Purchases of goods and services increased by 0.8% compared to August
According to the Federal Reserve, the annual increase is the largest since 1991
Real personal spending rose 0.4% in August
U.S. personal spending growth accelerated faster than forecast in August, driven by purchases of commodities, while a closer look at inflation exceeded estimates.
Purchases of goods and services increased by 0.8% over the previous month, after a 0.1% decline in July. The company had previously reported a 0.3% return on spending in July.
The personal consumption expenditure price used by the Federal Reserve for its inflation target increased by 0.4% over the previous month and 4.3% over the previous year. The annual increase is the largest since 1991.
Consumer demand is strong in August, despite an increase in Govt-19 infections. The increase in spending, particularly driven by an increase in spending on food and household goods, reflects a shift from activities such as eating and traveling due to increased health concerns.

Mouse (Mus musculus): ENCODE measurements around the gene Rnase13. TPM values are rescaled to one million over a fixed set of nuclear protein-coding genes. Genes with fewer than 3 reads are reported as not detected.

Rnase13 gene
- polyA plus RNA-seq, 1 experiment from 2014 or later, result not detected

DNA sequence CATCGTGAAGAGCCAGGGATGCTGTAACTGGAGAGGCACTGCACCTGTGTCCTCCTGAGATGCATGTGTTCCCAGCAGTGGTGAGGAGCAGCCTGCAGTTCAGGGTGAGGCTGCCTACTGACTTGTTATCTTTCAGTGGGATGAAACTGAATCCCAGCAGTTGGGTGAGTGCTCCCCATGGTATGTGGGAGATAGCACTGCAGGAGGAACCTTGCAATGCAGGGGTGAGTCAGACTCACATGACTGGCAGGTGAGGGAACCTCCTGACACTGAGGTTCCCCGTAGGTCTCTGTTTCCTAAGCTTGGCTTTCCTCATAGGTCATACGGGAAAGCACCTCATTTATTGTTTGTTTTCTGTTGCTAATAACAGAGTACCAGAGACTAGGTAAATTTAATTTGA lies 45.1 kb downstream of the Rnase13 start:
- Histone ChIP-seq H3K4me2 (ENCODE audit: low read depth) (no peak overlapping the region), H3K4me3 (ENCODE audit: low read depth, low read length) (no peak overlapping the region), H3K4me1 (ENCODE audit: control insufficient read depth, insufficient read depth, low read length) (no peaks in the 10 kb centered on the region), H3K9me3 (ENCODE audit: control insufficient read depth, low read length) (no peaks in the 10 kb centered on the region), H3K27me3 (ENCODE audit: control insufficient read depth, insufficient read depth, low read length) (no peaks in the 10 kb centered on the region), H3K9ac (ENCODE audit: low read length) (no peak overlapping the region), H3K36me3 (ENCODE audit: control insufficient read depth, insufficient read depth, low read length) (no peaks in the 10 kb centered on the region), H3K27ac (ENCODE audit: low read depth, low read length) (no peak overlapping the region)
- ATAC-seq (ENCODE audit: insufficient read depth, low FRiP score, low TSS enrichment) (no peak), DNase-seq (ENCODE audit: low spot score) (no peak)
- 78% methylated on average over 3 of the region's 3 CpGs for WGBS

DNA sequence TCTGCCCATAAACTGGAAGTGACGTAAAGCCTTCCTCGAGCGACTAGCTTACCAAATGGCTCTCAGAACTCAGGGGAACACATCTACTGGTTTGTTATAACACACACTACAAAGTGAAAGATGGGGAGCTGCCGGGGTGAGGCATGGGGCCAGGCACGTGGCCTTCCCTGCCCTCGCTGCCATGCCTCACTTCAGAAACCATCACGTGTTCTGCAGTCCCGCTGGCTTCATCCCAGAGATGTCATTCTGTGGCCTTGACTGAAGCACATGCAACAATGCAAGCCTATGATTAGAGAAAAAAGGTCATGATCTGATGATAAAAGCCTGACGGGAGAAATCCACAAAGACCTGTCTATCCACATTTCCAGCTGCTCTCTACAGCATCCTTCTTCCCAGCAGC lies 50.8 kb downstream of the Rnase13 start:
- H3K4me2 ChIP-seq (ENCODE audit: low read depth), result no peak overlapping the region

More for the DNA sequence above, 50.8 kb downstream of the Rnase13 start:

Distribution chain disruptions cause inflation
Adjusted for inflation, spending in August accelerated after falling the previous month. Real personal spending rose 0.4% in August, after a revised 0.5% drop in the previous month.
Inflation-adjusted spending on services rose 0.3% month-on-month, indicating a fall from a 0.7% gain in July. The report shows that the cost of goods rose 0.6% after the 2.6% fall.
Logistics companies have struggled to sustain a rapid recovery in demand since the beginning of this year. These restrictions pushed up prices and reduced the purchasing power of Americans.
The center of PCE, excluding food and energy, rose 0.3% in the second month. The move was 3.6% higher than the previous year, the highest level since 1991.
Federal Reserve Chairman Jerome Powell said this week that supply chain disruptions, which have pushed up inflation rates around the world, will be temporary.
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